The internet's "enshittification," as veteran journalist and privacy advocate Cory Doctorow describes it, began decades before TikTok made the scene. Elder millennials remember the good old days of Napster — followed by the much worse old days of Napster being sued into oblivion along with Grokster and the rest of the P2P sharing ecosystem, until we were left with a handful of label-approved, catalog-sterilized streaming platforms like Pandora and Spotify. Three cheers for corporate copyright litigation.
In his new book The Internet Con: How to Seize the Means of Computation, Doctorow examines the modern social media landscape, cataloging and illustrating the myriad failings and short-sighted business decisions of the Big Tech companies operating the services that promised us the future but just gave us more Nazis. We have both an obligation and responsibility to dismantle these systems, Doctorow argues, and a means to do so with greater interoperability. In this week's Hitting the Books excerpt, Doctorow examines the aftermath of the lawsuits against P2P sharing services, as well as the role that the Digital Millennium Copyright Act's "notice-and-takedown" reporting system and YouTube's "ContentID" scheme play on modern streaming sites.
Excerpted from by The Internet Con: How to Seize the Means of Computation by Cory Doctorow. Published by Verso. Copyright © 2023 by Cory Doctorow. All rights reserved.
Seize the Means of Computation
The harms from notice-and-takedown itself don’t directly affect the big entertainment companies. But in 2007, the entertainment industry itself engineered a new, more potent form of notice-and-takedown that manages to inflict direct harm on Big Content, while amplifying the harms to the rest of us.
That new system is “notice-and-stay-down,” a successor to notice-and-takedown that monitors everything every user uploads or types and checks to see whether it is similar to something that has been flagged as a copyrighted work. This has long been a legal goal of the entertainment industry, and in 2019 it became a feature of EU law, but back in 2007, notice-and-staydown made its debut as a voluntary modification to YouTube, called “Content ID.”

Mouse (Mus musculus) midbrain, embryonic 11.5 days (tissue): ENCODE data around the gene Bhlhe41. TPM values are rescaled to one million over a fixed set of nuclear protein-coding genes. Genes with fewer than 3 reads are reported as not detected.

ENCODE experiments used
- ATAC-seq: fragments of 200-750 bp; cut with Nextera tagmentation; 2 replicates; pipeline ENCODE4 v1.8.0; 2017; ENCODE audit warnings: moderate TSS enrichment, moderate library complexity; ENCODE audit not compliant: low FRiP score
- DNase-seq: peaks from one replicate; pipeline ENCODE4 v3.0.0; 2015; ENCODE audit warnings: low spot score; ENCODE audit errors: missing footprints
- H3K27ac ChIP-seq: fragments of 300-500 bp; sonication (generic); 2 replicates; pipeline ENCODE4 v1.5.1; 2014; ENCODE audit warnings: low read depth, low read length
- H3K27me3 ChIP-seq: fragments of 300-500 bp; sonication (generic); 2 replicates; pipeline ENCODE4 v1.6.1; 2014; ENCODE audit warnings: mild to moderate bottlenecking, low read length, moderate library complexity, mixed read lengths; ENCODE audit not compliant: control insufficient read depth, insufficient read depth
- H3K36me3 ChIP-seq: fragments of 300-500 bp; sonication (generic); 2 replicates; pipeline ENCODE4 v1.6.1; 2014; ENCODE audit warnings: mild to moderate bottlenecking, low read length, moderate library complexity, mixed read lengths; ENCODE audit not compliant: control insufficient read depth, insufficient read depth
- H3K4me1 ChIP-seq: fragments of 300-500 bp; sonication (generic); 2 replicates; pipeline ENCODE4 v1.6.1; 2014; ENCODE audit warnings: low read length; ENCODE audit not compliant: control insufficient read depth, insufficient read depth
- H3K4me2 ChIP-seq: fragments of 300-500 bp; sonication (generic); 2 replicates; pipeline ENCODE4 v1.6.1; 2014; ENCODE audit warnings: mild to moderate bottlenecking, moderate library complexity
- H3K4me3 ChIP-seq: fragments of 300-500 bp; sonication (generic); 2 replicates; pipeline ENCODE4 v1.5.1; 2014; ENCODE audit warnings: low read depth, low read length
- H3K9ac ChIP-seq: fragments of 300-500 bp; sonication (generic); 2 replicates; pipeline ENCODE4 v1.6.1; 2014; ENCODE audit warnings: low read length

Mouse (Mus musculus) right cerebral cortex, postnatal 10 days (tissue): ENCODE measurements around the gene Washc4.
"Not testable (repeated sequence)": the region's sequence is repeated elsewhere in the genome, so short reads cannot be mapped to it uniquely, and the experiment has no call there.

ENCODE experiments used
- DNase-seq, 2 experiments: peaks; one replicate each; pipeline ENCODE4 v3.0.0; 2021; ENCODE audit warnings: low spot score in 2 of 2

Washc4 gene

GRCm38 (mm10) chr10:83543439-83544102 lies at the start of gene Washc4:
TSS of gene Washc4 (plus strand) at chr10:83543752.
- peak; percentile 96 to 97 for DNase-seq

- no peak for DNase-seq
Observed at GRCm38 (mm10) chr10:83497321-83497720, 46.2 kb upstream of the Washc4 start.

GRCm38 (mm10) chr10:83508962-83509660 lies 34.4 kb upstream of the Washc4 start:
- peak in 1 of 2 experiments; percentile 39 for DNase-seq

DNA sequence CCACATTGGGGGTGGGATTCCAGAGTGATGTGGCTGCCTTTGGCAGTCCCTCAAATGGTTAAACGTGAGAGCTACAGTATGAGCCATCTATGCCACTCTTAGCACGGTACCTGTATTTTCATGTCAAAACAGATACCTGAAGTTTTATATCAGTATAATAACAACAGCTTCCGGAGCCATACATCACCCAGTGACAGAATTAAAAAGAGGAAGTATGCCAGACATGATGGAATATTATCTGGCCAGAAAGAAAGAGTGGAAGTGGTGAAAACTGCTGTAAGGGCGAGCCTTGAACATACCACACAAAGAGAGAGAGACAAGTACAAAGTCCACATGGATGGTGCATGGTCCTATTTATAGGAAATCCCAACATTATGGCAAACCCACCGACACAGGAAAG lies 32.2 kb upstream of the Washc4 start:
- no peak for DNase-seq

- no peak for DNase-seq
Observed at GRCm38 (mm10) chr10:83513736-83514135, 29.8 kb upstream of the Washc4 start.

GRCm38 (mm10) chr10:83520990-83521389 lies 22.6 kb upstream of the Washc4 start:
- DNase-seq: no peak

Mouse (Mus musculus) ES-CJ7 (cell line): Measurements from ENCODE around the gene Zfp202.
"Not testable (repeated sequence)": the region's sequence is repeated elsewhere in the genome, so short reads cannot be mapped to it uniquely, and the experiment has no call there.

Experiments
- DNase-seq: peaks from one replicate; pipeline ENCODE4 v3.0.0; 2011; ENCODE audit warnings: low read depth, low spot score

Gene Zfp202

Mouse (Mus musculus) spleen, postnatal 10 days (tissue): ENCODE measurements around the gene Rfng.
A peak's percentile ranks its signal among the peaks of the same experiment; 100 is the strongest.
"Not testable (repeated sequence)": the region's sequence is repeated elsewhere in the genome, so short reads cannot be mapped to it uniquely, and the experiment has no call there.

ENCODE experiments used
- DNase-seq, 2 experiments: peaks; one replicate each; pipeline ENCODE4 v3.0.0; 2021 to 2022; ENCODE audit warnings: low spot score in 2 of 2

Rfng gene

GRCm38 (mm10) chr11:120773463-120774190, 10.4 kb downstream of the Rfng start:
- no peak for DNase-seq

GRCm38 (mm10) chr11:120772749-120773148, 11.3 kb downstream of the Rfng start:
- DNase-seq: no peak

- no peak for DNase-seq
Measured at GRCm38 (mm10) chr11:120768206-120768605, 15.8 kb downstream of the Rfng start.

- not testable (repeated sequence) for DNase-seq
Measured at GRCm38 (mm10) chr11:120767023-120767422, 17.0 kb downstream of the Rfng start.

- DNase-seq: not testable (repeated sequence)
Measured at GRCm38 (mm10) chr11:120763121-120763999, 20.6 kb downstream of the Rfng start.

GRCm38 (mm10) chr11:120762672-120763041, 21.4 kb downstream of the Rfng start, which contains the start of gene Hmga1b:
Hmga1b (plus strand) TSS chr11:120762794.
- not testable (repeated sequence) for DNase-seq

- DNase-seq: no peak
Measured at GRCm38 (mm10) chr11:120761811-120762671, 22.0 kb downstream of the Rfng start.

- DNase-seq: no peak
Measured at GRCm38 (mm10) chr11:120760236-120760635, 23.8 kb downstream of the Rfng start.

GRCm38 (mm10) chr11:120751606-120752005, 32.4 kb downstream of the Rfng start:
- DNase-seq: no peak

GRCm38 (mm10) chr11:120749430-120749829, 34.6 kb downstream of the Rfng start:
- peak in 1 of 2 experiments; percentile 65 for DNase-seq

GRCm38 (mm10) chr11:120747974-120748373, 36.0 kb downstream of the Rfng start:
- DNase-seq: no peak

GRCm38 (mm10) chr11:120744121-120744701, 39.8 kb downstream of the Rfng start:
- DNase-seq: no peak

Some background: in 2007, Viacom (part of CBS) filed a billion-dollar copyright suit against YouTube, alleging that the company had encouraged its users to infringe on its programs by uploading them to YouTube. Google — which acquired YouTube in 2006 — defended itself by invoking the principles behind Betamax and notice-and-takedown, arguing that it had lived up to its legal obligations and that Betamax established that “inducement” to copyright infringement didn’t create liability for tech companies (recall that Sony had advertised the VCR as a means of violating copyright law by recording Hollywood movies and watching them at your friends’ houses, and the Supreme Court decided it didn’t matter).
But with Grokster hanging over Google’s head, there was reason to believe that this defense might not fly. There was a real possibility that Viacom could sue YouTube out of existence — indeed, profanity-laced internal communications from Viacom — which Google extracted through the legal discovery process — showed that Viacom execs had been hotly debating which one of them would add YouTube to their private empire when Google was forced to sell YouTube to the company.
Google squeaked out a victory, but was determined not to end up in a mess like the Viacom suit again. It created Content ID, an “audio fingerprinting” tool that was pitched as a way for rights holders to block, or monetize, the use of their copyrighted works by third parties. YouTube allowed large (at first) rightsholders to upload their catalogs to a blocklist, and then scanned all user uploads to check whether any of their audio matched a “claimed” clip.
Once Content ID determined that a user was attempting to post a copyrighted work without permission from its rightsholder, it consulted a database to determine the rights holder’s preference. Some rights holders blocked any uploads containing audio that matched theirs; others opted to take the ad revenue generated by that video.